Thursday, August 1, 2013

First UI Morphs implemented

Here is a short status update for the Morphic implementation. So far, I implemented AthensButtonMorph, AthensRadioButtonMorph, AthensCheckBoxMorph, AthensWindowMorph, AthensTextMorph, and AthensIconMorph. The icon morph is simply a text morph that uses Font Awesome to display good-looking icons.

I made one more change to the event handling functionality. Every time we click on a morph, the according mouse event is triggered, no matter whether we clicked the morph itself or one of its submorphs. In my opinion, this is what programmers want most of the time (just one example: click a button that contains an additional image). In the event handler, we can check whether the event was triggered for the top-most morph. Therefore, we can easily check if we clicked the morph itself directly.

If you want to try the implementation yourself, open the tutorial, execute step 33 and then step 37 and/or step 38 (I will eventually change this, such that you don't have to click that often).

The following image shows step 37. It is a simple example that increases or decreases a number. The tiled background is the world morph that contains all other morphs.



This is the source code for step 37.
step37
|window descText counter optIncrement optDecrement button|
"Step 37: [Morphic Demo] Using basic Morphs."

window := AthensWindowMorph new.
window title: 'Counter Example'.

descText := AthensTextMorph new.
descText text: 'Current value: '.
descText translateByX: 25 Y: 40.
window addMorph: descText.

counter := AthensTextMorph new.
counter text: '0'.
counter translateByX: 150 Y: 40.
window addMorph: counter.

optIncrement := AthensRadioButtonMorph new.
optIncrement text: 'Increment number'.
optIncrement translateByX: 25 Y: 70.
window addMorph: optIncrement.

optDecrement := AthensRadioButtonMorph new.
optDecrement text: 'Decrement number'.
optDecrement translateByX: 25 Y: 90.
window addMorph: optDecrement.

optIncrement onChange: [:val | optDecrement checked: val not].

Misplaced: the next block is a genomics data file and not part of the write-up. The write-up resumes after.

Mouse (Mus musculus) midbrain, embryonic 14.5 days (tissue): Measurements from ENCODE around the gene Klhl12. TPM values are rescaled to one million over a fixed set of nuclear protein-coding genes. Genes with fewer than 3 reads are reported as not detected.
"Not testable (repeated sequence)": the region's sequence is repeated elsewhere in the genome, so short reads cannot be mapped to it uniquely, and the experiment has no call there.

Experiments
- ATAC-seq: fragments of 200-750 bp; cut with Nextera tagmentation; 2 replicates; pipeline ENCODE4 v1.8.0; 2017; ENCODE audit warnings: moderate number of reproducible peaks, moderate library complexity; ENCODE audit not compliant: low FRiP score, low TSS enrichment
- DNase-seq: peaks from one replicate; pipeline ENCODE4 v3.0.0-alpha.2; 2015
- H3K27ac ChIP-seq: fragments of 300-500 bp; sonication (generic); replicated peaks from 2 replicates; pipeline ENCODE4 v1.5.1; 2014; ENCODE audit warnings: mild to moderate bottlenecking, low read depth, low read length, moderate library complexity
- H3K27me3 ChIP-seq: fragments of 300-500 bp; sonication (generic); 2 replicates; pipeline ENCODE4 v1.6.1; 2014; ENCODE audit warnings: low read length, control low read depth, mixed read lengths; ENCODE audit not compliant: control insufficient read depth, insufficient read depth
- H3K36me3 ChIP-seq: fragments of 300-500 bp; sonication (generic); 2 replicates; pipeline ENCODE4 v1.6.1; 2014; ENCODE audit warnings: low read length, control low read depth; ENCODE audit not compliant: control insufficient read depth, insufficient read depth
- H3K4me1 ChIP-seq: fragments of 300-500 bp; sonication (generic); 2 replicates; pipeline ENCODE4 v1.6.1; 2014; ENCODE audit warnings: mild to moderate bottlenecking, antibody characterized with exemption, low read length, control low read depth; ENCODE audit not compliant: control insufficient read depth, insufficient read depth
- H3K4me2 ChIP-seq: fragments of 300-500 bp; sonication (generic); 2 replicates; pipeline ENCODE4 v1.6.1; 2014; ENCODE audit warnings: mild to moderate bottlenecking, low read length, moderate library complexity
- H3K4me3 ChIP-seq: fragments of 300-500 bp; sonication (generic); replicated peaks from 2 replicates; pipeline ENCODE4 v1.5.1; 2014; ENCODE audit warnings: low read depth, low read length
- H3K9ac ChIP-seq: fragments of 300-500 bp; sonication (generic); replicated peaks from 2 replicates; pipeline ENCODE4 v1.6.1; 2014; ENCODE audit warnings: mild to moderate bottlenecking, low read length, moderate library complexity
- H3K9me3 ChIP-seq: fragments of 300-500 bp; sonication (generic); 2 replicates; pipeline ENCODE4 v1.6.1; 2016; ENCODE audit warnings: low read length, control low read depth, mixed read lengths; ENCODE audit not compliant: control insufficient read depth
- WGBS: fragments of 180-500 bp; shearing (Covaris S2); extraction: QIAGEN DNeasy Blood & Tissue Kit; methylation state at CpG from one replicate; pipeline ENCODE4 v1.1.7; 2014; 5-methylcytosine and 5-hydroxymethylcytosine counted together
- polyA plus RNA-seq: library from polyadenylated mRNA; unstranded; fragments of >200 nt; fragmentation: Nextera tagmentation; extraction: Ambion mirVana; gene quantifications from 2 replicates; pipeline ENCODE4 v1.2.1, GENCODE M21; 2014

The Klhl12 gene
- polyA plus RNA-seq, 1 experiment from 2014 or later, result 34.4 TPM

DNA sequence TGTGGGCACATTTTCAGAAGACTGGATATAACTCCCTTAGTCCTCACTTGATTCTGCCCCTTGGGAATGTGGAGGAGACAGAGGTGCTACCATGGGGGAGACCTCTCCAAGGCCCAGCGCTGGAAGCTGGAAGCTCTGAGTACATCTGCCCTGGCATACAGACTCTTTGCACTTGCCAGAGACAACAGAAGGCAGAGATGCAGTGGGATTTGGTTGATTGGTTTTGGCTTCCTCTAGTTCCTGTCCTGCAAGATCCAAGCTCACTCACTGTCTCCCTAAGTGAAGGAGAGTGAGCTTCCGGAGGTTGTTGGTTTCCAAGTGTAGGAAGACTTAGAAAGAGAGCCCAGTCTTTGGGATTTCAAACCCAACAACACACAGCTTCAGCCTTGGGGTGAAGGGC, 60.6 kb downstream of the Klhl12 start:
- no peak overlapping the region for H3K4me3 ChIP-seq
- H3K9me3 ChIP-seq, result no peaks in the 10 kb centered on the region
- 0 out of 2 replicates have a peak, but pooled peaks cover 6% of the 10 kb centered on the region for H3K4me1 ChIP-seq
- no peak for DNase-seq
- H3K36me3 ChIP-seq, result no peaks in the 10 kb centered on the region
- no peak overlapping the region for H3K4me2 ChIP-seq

optDecrement onChange: [:val | optIncrement checked: val not].
optIncrement checked: true.

button := AthensButtonMorph new.
button text: 'Do it'.
button translateByX: 25 Y: 120.
button width: 150.
button onMouseClick: [:evt | |val|
val := counter text asNumber.
optIncrement isChecked
ifTrue: [val := val + 1]
ifFalse: [val := val - 1].
counter text: val asString].

window addMorph: button.
surface world addMorph: window.

The next image shows step 38. As I mentioned in a previous post, every morph has its own transformation matrix. This allows us to rotate, scale, translate, and perform any other matrix operation on the morph. The example only contains buttons for rotation and scaling of the x axis.


Performance Issues


You will probably notice that moving windows and especially resizing windows is quite slow. So far, I did not implement any optimizations to the drawing code. Even the smallest change causes the complete world to be redrawn. I plan to optimize this by redrawing only the parts that actually changed.

More importantly, some operations like resizing a window, trigger multiple changes at once, e.g. changing the window's width, its height, and sending a layout change notification to all submorphs (which might again result in changing things). Most operations (changing height, width, transformation, colors, ...) result in a redraw. Therefore, we actually redraw the world multiple time if we just resize a window once. That's why the performance is currently so bad. I plan to optimize this by implementing a world state recorder that draws the world as fast as possible if there are changes. In the example that I just explained, the world state recorder is notified several times that something changes but only redraws the world after the resizing (and all other changes that the resizing triggers) is completed (remember: JavaScript is asyncronous). Therefore, we only redraw the world once even if the width/height of several morphs changes.

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